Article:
Dr. David B. Adams – Psychological Blog

Psychology of Injury, Pain, Anxiety and Depression

Dysfunctional Doctor-Patient Relationship

The use of Elavil (amitriptyline) for the treatment of back pain appeared in the literature many years ago. It was believed at that time that the drug served several functions:

a. It assisted those patients who were depressed

b. Even if not depressed, it promoted sleep

c. It was believed to be effective in reducing the experience of pain.

However, amitriptyline has some bothersome side effects:

Àô It does not promote effective sleep, merely a groggy like drowsiness that for some patients lasts much of the following day

Àô Patients have a variable response to it, and some cannot tolerate even very low (Eg. 25mg) dosages and are often started at 100mg+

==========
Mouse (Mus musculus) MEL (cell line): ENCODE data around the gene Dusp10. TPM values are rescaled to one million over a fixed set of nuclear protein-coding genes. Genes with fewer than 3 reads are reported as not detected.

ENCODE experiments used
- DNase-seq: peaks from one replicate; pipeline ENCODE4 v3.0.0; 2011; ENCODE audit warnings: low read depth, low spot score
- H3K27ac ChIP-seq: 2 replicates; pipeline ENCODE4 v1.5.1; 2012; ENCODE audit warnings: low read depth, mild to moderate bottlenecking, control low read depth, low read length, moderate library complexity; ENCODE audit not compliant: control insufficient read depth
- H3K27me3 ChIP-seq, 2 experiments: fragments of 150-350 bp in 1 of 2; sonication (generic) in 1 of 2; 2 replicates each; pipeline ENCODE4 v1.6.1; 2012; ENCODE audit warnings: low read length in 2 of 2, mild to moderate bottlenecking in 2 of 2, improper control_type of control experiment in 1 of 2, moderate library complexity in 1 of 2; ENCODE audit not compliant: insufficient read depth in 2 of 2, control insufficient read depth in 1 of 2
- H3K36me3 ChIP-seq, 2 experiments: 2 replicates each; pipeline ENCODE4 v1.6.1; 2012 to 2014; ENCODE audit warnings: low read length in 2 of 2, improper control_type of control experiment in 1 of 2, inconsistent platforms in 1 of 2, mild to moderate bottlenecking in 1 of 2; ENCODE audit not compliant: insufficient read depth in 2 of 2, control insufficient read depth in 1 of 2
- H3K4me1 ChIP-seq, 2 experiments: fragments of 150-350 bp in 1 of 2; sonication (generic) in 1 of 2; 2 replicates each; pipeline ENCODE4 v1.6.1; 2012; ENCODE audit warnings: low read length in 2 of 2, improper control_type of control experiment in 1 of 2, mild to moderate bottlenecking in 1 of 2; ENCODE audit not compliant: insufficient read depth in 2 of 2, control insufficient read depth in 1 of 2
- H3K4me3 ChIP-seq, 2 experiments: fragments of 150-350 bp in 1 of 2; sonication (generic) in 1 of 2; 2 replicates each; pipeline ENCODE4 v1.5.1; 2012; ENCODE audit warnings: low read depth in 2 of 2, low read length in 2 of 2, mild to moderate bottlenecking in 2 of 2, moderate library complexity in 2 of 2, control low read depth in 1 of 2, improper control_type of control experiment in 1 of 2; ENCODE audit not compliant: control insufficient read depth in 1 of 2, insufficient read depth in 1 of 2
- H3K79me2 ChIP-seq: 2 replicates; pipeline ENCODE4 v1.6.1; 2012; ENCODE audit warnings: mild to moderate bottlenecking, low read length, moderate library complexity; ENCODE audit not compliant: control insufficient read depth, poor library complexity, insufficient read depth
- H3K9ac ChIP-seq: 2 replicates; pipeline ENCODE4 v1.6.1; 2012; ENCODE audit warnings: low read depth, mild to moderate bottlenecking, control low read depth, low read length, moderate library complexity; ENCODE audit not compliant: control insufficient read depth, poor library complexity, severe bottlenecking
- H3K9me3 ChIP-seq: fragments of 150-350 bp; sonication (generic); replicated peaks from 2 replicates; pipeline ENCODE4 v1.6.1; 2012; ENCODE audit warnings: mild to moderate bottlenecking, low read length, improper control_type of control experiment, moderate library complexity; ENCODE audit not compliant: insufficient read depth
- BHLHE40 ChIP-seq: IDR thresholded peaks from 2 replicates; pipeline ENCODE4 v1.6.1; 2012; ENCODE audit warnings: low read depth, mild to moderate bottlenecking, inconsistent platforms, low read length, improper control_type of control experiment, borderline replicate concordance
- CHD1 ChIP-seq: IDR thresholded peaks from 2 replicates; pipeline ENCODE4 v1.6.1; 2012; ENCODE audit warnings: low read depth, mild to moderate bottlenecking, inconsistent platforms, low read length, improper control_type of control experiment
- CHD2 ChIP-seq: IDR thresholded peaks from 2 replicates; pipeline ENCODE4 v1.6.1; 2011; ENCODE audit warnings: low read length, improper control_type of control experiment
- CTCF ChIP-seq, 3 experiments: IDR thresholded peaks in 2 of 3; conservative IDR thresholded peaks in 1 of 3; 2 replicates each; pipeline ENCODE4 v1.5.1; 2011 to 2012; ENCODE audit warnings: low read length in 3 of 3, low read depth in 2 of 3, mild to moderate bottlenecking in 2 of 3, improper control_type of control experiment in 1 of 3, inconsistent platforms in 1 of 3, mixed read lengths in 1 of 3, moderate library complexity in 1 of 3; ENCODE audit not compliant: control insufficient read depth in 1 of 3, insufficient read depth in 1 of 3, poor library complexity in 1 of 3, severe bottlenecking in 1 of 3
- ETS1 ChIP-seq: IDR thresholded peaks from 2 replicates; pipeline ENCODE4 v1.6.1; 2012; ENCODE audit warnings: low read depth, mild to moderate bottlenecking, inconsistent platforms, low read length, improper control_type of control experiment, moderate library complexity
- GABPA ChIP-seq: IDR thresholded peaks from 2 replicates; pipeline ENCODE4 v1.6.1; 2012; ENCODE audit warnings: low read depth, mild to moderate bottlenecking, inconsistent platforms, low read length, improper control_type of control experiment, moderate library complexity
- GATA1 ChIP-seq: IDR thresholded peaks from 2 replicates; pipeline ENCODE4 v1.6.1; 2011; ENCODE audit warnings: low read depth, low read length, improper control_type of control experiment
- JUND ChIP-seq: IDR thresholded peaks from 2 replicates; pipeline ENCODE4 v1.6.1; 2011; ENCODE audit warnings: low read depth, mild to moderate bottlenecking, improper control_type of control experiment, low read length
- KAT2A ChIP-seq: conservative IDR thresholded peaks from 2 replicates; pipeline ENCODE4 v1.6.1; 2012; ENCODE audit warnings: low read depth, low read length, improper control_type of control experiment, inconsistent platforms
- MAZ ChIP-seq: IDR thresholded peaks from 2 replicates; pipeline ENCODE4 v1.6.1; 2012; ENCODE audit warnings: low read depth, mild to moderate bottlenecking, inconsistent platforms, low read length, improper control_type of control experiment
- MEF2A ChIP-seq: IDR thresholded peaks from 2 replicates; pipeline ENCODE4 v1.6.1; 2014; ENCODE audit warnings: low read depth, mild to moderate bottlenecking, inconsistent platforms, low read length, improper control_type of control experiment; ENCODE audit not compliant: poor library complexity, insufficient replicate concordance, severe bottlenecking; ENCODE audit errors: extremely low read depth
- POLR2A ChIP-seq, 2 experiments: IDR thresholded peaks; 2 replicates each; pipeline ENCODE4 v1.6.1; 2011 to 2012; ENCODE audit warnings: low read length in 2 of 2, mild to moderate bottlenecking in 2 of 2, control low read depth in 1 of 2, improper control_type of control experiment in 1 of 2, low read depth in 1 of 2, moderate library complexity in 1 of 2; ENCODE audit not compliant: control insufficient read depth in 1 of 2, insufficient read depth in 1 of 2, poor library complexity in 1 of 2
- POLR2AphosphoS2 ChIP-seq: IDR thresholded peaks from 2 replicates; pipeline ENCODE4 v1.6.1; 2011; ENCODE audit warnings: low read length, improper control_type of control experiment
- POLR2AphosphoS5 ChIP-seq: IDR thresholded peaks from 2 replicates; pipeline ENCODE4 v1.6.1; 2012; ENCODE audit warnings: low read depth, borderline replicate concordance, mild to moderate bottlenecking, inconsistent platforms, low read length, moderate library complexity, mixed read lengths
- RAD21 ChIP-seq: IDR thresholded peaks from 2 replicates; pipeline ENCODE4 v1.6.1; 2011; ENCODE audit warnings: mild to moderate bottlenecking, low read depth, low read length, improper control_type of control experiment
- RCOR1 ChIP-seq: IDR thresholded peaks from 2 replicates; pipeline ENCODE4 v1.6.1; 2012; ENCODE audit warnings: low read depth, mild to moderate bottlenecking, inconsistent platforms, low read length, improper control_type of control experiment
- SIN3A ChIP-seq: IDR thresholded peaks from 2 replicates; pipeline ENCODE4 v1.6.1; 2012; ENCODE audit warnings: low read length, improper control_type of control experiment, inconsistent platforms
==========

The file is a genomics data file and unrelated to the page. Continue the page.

Àô Elavil is associated with increased appetite, and quite often the last thing these patients need is weight gain

Àô It has several other side effects including annoyingly dry mouth, sometimes blurred vision and occasional problems with urination

There are antidepressants which are more effective in managing mood. There are others which are certainly more effective in promoting appropriate stages of sleep (called _sleep architecture), and many of the newer drugs have minimal side effects

When prescribing amitriptyline, one needs to determine whether the Elavil itself is not promoting some of the very things that would interfere with recovery.

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